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So I have the RPi intake scoops on. I also have the RPi Block off plates that close the bottom hole in the factory intake box..

Im wondering if the block off plates really make a difference.. I know by closing them off, it creates an even great vacuum inside the box.. Im just not sure if the ECU is happy with this setup.. When I have them in, it feels like a stronger grunt and perhaps a bit more torque, when i have them out, it feels like the car revs happier and perhaps there is more up top.. its really hard to tell if its worth it to keep them in or not..

Your guys thoughts?
 

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My opinion is go with the plates for slightly better dyno numbers...maybe
5hp/5tq?. On the dyno there seems to be a benefit. On the streets
it's too negligible to make any significant difference...that is until someone
proves otherwise.

I've been running with the plates for a while now. I had taken them out
and didn't really feel any difference but my dyno butt doesn't work very well.
They are in there right now but I don't really think about them.
 

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My beast feels "beastier" with them in. No apparent loss in low/mid but feel a slight gain in top end, hence beastier
 

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Hey Rambino, RPI has tested the Block Off Plates and they can give you an estimated 5-7 whp in the range of 4500-6800 rpm. I'm very confident with the RPI's engineering and I don't think that your ECU is unhappy with this set up. May be RPI can give you a more comprehensible explanation.

You have the sole right to inquire about this subject. Personally, I believe that a simple low-priced mode like the Block Off Plates that can be easily removed at anytime is quite an impressive mod to actually give you an approx. 5-7 whp gain.:applause:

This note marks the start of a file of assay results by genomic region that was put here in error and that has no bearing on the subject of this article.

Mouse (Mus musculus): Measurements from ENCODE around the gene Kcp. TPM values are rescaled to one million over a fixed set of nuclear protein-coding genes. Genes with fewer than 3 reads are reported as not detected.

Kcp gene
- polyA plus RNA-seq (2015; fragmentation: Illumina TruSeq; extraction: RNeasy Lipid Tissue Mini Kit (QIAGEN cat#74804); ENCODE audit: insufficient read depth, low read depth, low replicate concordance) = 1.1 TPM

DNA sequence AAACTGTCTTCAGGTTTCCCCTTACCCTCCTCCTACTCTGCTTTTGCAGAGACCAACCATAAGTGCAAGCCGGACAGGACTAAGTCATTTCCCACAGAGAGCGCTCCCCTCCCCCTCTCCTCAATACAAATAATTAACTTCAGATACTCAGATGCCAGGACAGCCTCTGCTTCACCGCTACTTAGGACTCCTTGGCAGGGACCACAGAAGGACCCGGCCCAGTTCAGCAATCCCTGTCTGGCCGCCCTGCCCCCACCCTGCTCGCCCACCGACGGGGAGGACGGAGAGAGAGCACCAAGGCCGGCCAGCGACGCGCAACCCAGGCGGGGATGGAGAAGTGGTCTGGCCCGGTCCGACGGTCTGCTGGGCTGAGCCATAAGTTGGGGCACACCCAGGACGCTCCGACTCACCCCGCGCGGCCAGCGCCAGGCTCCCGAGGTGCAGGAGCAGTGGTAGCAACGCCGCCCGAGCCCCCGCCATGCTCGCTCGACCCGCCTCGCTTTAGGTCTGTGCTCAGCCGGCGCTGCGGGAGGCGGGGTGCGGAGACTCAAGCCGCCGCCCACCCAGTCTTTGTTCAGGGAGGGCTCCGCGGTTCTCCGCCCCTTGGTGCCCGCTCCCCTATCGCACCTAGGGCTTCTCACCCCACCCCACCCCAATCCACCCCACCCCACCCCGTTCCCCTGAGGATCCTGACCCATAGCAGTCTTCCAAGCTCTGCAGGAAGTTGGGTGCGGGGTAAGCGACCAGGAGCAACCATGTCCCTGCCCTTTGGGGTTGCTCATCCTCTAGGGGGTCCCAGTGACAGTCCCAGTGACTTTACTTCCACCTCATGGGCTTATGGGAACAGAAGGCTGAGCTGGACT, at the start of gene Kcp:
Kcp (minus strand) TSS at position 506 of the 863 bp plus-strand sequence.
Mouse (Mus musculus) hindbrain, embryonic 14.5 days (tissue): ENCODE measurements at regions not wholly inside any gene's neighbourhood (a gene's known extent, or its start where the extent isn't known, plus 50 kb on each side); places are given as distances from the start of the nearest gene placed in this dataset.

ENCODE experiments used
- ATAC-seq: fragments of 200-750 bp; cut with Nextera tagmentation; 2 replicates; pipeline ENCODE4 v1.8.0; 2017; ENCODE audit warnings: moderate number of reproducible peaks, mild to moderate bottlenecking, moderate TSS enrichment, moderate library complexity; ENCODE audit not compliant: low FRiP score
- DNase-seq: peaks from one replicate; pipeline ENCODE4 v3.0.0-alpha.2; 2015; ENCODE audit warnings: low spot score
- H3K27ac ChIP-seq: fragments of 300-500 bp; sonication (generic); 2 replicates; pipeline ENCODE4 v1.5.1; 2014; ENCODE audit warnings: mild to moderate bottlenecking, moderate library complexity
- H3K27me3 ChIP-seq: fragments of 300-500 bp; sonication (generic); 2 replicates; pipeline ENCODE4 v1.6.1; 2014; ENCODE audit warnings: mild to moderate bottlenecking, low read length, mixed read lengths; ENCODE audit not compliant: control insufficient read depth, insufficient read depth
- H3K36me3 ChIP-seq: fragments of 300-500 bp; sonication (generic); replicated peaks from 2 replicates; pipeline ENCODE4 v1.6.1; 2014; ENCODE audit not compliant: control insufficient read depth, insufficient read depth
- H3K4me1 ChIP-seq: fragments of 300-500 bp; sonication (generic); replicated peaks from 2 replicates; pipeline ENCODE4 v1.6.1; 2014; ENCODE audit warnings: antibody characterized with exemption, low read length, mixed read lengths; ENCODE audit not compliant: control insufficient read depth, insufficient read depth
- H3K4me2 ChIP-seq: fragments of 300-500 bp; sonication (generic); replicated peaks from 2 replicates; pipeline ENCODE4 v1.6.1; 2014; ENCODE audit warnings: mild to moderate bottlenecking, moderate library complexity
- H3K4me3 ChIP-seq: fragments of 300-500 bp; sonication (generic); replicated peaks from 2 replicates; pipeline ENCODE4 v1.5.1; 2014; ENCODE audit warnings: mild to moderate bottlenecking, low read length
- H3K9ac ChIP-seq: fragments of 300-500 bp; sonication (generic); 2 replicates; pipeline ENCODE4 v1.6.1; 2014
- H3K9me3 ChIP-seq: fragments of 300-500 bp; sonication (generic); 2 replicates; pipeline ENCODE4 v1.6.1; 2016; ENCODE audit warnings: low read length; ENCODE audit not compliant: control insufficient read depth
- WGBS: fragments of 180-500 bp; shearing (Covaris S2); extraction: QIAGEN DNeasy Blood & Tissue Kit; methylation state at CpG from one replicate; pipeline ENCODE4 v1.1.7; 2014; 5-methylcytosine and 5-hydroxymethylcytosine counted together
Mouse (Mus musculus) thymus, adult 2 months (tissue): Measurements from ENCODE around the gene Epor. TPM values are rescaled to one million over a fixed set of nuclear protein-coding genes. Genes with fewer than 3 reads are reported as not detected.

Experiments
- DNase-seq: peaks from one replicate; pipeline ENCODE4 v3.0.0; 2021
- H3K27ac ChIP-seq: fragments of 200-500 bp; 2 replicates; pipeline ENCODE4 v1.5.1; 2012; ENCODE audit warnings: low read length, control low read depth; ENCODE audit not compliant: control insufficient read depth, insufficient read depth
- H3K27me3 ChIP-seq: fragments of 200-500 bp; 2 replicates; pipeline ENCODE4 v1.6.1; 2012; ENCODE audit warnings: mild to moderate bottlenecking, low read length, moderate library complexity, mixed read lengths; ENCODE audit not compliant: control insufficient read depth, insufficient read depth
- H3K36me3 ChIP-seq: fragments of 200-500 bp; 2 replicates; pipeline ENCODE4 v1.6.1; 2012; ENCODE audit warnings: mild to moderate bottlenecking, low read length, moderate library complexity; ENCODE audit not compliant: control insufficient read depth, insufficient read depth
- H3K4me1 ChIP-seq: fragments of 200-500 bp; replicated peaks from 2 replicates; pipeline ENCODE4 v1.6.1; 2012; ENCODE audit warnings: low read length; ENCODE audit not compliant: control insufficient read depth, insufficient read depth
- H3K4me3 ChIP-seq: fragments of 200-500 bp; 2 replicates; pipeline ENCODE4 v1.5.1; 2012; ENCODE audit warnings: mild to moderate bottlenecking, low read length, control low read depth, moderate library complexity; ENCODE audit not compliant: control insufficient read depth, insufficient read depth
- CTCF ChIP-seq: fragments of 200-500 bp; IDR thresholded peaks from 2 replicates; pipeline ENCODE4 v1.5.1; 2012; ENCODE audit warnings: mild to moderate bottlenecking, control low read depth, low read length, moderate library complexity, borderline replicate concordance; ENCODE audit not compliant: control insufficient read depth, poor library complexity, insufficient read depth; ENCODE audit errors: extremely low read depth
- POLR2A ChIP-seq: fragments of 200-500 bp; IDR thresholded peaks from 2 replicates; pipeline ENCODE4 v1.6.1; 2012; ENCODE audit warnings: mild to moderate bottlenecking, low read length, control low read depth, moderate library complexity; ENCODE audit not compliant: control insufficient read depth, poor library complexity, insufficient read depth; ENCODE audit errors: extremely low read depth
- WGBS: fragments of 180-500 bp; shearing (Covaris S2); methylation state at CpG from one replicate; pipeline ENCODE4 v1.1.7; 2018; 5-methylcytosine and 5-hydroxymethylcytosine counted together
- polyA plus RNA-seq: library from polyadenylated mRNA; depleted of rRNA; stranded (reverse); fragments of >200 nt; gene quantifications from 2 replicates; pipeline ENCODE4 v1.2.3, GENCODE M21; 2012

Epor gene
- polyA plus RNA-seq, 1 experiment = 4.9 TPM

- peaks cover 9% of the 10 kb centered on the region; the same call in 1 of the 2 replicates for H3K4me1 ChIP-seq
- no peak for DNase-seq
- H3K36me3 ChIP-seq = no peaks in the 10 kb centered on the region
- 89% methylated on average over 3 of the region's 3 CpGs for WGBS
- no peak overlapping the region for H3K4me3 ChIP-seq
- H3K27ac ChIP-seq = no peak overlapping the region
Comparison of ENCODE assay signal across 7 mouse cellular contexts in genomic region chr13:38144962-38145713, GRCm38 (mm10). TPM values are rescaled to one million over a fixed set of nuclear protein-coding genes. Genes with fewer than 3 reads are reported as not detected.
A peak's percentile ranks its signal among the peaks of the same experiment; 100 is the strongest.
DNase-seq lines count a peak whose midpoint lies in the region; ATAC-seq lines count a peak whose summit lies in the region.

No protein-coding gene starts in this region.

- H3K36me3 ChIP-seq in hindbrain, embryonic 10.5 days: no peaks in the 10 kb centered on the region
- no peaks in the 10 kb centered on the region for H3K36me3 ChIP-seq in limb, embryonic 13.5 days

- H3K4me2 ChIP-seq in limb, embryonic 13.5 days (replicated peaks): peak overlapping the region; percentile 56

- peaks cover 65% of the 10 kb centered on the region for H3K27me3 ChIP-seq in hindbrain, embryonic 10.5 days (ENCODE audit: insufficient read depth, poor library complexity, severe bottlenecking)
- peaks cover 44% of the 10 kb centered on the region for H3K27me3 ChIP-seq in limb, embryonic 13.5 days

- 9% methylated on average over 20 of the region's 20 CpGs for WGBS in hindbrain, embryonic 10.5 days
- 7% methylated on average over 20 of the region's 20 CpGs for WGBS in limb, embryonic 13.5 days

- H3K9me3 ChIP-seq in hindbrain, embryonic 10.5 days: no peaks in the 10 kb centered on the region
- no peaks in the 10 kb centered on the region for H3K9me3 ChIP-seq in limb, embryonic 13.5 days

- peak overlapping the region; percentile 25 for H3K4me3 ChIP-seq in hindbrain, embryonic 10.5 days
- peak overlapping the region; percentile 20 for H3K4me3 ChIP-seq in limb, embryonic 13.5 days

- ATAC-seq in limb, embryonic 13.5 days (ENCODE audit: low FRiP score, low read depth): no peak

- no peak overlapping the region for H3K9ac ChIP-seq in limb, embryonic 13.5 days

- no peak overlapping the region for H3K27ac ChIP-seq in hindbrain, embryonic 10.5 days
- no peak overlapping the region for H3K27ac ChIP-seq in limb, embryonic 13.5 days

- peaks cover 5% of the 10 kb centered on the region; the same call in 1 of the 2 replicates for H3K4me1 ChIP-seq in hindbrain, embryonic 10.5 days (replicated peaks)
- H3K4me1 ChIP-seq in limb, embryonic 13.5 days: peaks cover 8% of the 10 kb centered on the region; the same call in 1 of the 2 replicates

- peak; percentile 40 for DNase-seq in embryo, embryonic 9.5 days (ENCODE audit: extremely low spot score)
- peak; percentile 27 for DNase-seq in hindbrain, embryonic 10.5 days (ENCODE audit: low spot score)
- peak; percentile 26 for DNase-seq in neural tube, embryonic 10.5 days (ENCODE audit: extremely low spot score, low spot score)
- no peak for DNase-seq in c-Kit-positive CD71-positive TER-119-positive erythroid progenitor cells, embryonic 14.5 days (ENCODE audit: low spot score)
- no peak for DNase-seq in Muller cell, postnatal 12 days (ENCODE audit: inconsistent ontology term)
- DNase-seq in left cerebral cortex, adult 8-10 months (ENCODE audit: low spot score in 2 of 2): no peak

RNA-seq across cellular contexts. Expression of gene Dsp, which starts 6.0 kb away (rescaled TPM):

My verdict is to keep them & forget about them unless you're really uncomfortable with them.
 

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looks like for the money the rpi setup is king

i am disappointed at the info provided by av8tir on the afe intake which looked so promising
 

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looks like for the money the rpi setup is king

i am disappointed at the info provided by av8tir on the afe intake which looked so promising
+1 :blink:
 

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Someone correct me if I'm wrong but do you make the same rwhp gain without the block-off plate.
I thought the gains are made with the plate.
Reason being, I use to have the ram air funnel behind the grills that came with the Gruppe M intake. I removed the intakes but kept the CF funnel which diverted more air supposedly to the boxes but it never showed any rwhp gains. It was a useless piece.
Now it's gone because of the ASR intakes.

Ranger
 

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Nope, Juan you make more with the plates. I have yet to try it though. But 5hp is 5hp...
 

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What does that air hole supply air to?

I tried searching and couldn't find the answer in a RPI Block-Off thread. But doesn't that hole supply air to the brakes?? I thought I had read that about a year ago when people started talking about the scoops.

My desire for additional cooling on the brakes of a 4,100 pound car trying to stop from 150mph would trump my need for 10 extra horsepower in a 500hp car. But that just applies to my needs and is not a shot at anyone here. And maybe I'm wrong about what that hole is for?:dunno:
 

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I have the block off plates as well. If you remove them, is there an issue with the screw holes that now exist in the factory airbox? Can they be left alone or do they need to be filled in. Always wondered about this.
 

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Someone correct me if I'm wrong but do you make the same rwhp gain without the block-off plate.
I thought the gains are made with the plate.
Reason being, I use to have the ram air funnel behind the grills that came with the Gruppe M intake. I removed the intakes but kept the CF funnel which diverted more air supposedly to the boxes but it never showed any rwhp gains. It was a useless piece.